IF YOU ENJOYED "Y Tu Mama Tambien," "City of God" or last year's "Carandiru," you'll want to catch the latest migration of films from south of the Rio Grande at the 16th annual Washington Latin American Film Festival, which begins Wednesday and includes 25 films from El Salvador, Nicaragua, Brazil, Mexico and 10 other countries. Be sure to catch "Whisky," a bittersweet comedy by Uruguayan filmmaking duo Juan Pablo Rebella and Pablo Stoll (it won two awards at Cannes); "My Uncle Killed a Guy," a new adventure from Brazilian director Jorge Furtado; and "Bad Blood," a gritty and violent tale of crime and drugs in Santiago (think "Trainspotting" meets "City of God") that is Chilean filmmaker Leon Errazuriz's directorial debut. The festival is sponsored by the American Film Institute, the Association of Ibero-American Cultural Attaches and the Inter-American Development Bank Cultural Center.

-- Pablo Izmirlian

At the AFI Silver Theatre, 8633 Colesville Rd., Silver Spring. Wednesday through Oct. 3. Call 301-495-6720 or visit


EVERY YEAR THE National Symphony Orchestra goes on a residency of two to three weeks, offering concerts, workshops and other events throughout one of the 50 states. In 1996, the residency took place in Wyoming, where the music of Jerod Impichchaachaaha' Tate, a Chickasaw Indian composer, came to the orchestra's attention. Wednesday evening, NSO Associate Conductor Emil de Cou will lead members of the orchestra and the Master Chorale of Washington in the world premiere of "Iholba" ("The Vision") with assistant principal flute Thomas Robertello as soloist. The date of the premiere was selected to mark the one-year anniversary of the National Museum of the American Indian.

-- Tim Page

At the Kennedy Center Millennium Stage. Wednesday night at 6. Admission is free. For more information, call 202-467-4600 or visit


THOUGH SHE'S LABELED, packaged and otherwise categorized as Yet Another Neo-Soul Singer, the Oakland, Calif., songstress Goapele Mohlabane isn't just Minnie Riperton redux. Not that there's anything wrong with that. But the ballad of Goapele's life isn't just the same old song: The daughter of an exiled South African political activist father and a New York-bred Jewish mother, Goapele (gwah-puh-LAY) studied music theory at the Berklee College of Music and counts among her early influences Miriam Makeba, Hugh Masekela and Sweet Honey in the Rock. That list was later expanded to include the more predictable likes of Nina Simone, Etta James and Prince, who eventually became a Goapele fan. And why not: The woman can flat-out sing, as evidenced by her 2002 debut, "Even Closer," though she's superior live.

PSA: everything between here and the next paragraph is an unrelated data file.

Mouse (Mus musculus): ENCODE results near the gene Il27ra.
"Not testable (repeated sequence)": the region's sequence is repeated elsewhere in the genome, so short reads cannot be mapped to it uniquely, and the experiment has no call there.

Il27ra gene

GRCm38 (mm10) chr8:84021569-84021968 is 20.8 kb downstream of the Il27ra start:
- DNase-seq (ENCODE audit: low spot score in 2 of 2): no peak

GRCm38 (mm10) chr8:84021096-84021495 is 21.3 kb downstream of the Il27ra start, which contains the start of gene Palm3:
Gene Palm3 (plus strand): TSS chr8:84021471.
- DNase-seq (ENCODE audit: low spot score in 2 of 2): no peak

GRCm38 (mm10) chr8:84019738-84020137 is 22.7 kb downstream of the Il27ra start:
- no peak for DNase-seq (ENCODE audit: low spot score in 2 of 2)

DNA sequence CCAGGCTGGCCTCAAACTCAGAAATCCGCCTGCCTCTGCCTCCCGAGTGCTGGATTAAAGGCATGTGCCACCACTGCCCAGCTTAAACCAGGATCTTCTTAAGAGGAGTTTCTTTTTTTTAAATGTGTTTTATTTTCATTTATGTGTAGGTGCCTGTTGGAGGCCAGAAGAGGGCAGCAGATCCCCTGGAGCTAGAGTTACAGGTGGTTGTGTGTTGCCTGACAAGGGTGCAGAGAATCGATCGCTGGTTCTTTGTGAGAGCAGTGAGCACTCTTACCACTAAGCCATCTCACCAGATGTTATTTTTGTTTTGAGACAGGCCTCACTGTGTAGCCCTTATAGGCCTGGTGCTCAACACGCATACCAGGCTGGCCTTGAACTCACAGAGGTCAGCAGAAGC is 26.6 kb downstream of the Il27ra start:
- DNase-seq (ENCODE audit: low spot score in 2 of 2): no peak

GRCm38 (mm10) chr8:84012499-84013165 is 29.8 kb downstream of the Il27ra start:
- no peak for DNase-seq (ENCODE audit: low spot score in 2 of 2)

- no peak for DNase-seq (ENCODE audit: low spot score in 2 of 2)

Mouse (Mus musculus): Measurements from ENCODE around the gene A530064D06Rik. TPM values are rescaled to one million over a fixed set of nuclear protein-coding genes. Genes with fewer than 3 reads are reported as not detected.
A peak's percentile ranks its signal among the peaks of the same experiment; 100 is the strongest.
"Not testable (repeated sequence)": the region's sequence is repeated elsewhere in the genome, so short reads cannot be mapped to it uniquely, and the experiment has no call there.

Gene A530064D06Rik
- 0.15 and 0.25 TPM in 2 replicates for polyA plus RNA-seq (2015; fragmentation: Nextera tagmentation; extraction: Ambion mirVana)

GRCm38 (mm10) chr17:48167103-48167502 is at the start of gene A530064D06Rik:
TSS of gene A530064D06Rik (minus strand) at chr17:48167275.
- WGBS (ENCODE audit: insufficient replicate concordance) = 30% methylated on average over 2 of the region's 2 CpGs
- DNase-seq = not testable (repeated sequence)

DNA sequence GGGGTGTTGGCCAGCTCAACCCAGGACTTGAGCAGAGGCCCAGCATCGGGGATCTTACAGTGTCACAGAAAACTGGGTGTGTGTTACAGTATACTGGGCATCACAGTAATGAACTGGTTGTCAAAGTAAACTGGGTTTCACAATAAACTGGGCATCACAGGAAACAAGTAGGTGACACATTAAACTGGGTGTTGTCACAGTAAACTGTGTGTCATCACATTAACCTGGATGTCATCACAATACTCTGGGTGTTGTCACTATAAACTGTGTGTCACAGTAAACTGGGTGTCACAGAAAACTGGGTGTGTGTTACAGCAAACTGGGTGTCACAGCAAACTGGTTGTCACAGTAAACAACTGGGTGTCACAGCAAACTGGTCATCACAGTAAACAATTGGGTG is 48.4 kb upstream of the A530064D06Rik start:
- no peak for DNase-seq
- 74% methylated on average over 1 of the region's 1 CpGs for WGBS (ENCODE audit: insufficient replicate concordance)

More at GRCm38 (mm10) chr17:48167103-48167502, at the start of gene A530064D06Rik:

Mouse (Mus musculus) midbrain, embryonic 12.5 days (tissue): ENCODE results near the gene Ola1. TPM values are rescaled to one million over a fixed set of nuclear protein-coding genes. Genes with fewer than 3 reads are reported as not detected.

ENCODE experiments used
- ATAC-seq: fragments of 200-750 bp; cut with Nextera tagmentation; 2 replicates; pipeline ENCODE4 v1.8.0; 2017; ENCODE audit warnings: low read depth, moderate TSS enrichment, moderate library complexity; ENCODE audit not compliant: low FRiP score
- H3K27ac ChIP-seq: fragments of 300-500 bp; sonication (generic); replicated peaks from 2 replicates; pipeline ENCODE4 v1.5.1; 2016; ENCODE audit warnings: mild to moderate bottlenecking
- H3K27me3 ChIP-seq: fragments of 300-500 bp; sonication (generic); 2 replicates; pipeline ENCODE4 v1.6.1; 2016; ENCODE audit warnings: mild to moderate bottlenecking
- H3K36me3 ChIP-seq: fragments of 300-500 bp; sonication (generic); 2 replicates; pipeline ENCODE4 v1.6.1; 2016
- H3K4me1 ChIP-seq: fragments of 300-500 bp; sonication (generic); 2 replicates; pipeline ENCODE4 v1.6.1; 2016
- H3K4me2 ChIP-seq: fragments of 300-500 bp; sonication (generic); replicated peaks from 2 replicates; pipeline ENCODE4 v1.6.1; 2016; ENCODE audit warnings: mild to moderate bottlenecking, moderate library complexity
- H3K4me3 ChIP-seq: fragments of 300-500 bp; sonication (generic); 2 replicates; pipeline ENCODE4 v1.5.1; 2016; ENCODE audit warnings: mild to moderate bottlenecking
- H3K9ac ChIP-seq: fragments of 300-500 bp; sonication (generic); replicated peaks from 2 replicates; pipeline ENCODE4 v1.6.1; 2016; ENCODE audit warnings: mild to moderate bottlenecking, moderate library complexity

-- J. Freedom du Lac

At the Birchmere, 3701 Mount Vernon Ave., Alexandria. Tuesday at 7:30 p.m. $27.50. Call 703-549-7500 or visit


ART LOVERS IN and around Washington know Jim Sanborn as one of our region's leading artists. His sculptures and installations touch on themes from the environment to nuclear war, and are as elegant as they are hard-hitting. But it seems that a bigger, book-loving public has gotten to know at least one of his works, which involves ciphers and cryptography, through its mention in "The Da Vinci Code," by novelist Dan Brown. On Friday afternoon at the Hirshhorn, Sanborn will be talking about some of the enigmas in his work -- including, maybe, in "Kryptos," the mysteriously coded sculpture at CIA headquarters that caught Brown's attention.

-- Blake Gopnik

At the Hirshhorn Museum and Sculpture Garden, Seventh Street and Independence Avenue SW. Friday at 12:30 p.m. Free. Call 202-633-1000 or visit